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Delivering renewable energy solutions in humanitarian settings that meet the needs of refugees is highly challenging. Inclusive design — engaging refugee communities, humanitarian agencies and the private sector — is a promising approach that offers substantial improvements in delivering energy access for refugees.
Energy interventions can improve the lives of crisis-affected populations and the efficiency and performance of humanitarian operations. However, there is little existing data around humanitarian energy interventions, and little coordination around how this data can or should be collected, used and shared.
Energy is a priority for refugees yet traditional approaches for its delivery are costly and ineffective, while energy access often falls away once aid is withdrawn. By adopting a market systems approach, aid can do more to ensure access to energy in fragile places is more effective and sustainable.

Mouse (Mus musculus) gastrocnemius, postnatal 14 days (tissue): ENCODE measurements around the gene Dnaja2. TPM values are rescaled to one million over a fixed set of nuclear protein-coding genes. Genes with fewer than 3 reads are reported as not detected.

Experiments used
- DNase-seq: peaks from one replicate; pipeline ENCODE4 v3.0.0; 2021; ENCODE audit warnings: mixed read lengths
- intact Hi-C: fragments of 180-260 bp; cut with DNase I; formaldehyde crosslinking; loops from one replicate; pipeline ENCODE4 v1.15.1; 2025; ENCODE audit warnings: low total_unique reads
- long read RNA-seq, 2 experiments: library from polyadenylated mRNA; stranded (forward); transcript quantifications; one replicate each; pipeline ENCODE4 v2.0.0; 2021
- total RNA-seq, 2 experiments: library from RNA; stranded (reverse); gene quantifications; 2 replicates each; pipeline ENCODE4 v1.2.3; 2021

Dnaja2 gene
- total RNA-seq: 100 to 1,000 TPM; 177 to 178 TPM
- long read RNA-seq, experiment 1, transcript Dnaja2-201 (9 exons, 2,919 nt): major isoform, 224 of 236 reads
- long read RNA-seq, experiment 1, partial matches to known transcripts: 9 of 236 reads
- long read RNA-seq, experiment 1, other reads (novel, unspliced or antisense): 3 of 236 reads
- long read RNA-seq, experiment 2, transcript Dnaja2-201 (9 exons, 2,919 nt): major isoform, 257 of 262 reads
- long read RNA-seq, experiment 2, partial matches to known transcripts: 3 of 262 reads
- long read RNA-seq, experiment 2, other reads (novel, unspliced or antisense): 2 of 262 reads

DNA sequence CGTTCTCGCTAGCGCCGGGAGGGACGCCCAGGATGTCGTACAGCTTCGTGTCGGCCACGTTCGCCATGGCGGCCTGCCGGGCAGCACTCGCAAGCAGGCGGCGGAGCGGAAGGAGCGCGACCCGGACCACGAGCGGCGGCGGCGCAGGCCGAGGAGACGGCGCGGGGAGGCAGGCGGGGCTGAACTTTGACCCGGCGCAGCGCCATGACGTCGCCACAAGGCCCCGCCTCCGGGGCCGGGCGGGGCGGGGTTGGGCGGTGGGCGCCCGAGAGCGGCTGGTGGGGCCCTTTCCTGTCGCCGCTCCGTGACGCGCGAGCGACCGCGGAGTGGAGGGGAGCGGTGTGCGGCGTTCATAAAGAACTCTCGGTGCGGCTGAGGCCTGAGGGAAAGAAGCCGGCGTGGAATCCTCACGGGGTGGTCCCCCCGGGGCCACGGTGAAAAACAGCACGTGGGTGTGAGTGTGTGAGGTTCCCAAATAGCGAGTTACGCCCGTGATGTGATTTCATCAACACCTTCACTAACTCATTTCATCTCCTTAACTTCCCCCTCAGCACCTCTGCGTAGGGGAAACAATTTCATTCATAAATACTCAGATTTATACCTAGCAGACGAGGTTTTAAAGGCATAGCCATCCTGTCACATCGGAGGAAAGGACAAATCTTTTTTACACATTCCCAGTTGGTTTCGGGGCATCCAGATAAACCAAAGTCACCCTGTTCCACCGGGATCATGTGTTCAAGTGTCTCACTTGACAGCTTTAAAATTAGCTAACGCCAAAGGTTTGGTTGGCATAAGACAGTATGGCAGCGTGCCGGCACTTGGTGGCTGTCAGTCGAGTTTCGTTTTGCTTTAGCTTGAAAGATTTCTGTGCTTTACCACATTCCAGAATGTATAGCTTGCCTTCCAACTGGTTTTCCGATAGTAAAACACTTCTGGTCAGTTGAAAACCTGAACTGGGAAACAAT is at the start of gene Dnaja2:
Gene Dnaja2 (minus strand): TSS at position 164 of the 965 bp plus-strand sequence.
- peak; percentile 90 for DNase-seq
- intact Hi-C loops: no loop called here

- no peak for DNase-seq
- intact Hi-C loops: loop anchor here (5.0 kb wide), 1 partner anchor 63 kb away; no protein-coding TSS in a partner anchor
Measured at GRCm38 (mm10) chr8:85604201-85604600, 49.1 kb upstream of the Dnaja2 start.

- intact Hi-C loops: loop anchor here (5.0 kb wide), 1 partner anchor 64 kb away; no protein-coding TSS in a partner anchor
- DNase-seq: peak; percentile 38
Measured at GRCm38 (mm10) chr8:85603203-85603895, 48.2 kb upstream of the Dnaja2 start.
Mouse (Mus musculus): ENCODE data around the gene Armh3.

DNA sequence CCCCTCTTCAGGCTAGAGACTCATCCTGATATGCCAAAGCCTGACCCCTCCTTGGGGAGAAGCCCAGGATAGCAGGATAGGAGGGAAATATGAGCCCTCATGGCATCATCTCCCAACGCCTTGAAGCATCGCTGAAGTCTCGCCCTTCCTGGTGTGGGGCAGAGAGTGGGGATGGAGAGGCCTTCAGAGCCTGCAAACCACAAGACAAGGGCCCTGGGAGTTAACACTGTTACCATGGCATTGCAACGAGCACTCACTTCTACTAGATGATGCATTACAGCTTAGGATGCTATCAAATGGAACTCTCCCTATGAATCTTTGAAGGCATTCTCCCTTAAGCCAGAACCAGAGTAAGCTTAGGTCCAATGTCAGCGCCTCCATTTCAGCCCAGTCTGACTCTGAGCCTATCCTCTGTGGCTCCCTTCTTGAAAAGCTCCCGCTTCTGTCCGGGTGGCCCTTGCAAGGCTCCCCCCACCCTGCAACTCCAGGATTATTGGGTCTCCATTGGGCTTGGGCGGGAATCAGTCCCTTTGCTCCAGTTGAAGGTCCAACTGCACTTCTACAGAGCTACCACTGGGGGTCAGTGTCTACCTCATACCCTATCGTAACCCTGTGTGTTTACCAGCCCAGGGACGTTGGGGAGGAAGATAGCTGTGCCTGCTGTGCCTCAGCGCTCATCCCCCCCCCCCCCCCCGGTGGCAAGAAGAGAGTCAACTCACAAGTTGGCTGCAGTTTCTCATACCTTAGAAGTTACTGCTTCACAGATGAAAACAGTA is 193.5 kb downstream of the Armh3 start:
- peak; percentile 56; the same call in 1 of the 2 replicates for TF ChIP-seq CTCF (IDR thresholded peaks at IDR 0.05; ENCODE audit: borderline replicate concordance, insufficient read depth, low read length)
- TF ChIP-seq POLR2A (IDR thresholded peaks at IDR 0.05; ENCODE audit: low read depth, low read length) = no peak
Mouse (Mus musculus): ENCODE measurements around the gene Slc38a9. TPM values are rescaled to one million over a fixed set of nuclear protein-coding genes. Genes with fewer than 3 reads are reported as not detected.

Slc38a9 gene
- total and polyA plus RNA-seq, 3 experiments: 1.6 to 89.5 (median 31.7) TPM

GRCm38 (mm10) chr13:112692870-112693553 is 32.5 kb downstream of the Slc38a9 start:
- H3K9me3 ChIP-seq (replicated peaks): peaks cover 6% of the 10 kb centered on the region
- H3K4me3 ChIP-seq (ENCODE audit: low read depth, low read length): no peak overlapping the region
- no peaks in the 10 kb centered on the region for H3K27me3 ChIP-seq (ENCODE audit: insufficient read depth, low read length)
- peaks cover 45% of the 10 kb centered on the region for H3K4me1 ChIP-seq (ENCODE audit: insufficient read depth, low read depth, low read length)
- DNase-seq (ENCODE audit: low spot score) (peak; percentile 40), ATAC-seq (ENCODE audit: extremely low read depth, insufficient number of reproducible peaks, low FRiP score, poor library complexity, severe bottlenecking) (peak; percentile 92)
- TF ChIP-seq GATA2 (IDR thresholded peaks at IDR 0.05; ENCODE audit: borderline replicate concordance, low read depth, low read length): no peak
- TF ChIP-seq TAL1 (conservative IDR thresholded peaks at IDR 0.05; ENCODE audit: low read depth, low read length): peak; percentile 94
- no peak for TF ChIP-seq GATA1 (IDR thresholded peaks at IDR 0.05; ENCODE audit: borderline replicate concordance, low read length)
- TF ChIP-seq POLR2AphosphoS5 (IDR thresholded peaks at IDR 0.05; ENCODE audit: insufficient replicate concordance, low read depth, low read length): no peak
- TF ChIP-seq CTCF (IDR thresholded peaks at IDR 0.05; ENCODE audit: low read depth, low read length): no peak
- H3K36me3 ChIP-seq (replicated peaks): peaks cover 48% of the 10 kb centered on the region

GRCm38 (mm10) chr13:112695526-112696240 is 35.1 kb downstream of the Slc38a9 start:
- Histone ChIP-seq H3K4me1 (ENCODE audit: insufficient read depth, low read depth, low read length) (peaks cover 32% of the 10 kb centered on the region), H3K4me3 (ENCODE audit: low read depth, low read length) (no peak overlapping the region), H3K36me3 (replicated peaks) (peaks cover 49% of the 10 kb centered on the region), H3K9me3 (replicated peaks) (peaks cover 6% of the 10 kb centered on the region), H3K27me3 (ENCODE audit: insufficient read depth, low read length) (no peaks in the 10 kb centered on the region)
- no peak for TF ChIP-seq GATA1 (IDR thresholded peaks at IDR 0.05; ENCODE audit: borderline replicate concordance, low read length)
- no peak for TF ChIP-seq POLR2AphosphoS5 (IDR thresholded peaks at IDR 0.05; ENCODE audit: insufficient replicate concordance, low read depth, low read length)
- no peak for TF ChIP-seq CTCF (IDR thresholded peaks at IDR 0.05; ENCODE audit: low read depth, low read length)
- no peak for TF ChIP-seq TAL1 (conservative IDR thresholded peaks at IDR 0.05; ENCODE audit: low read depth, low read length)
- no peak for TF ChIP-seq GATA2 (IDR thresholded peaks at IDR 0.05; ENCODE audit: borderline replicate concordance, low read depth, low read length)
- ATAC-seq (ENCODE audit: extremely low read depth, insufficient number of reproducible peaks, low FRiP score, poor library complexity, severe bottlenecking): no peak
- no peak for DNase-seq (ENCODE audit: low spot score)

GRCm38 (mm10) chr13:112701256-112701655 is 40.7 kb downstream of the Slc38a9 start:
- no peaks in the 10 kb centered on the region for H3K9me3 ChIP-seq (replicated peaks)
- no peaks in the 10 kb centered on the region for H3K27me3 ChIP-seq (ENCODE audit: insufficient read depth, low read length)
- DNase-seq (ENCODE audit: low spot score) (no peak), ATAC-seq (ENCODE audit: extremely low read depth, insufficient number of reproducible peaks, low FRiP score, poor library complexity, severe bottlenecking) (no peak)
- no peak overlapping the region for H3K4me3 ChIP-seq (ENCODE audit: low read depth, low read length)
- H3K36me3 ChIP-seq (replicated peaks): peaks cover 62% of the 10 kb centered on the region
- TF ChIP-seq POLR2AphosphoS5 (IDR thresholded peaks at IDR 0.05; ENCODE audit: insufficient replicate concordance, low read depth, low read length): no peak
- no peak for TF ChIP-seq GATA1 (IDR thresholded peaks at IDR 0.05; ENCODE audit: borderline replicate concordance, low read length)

Humanitarian organizations are increasingly incorporating sustainable energy practices into programming. Policies that are clear and coherent need to be put in place so that the private sector can be progressively engaged and energy services can be scaled-up.
In October 2019, the Office of the United Nations High Commissioner for Refugees (UNHCR) launched its Global Strategy for Sustainable Energy. The strategy aims to support refugees, their host communities and other actors to meet their energy needs safely, affordably and sustainably. Nature Energy spoke to Andrew Harper, Director of Programmes at UNHCR, to find out more about how UNHCR see energy within the context of humanitarian response.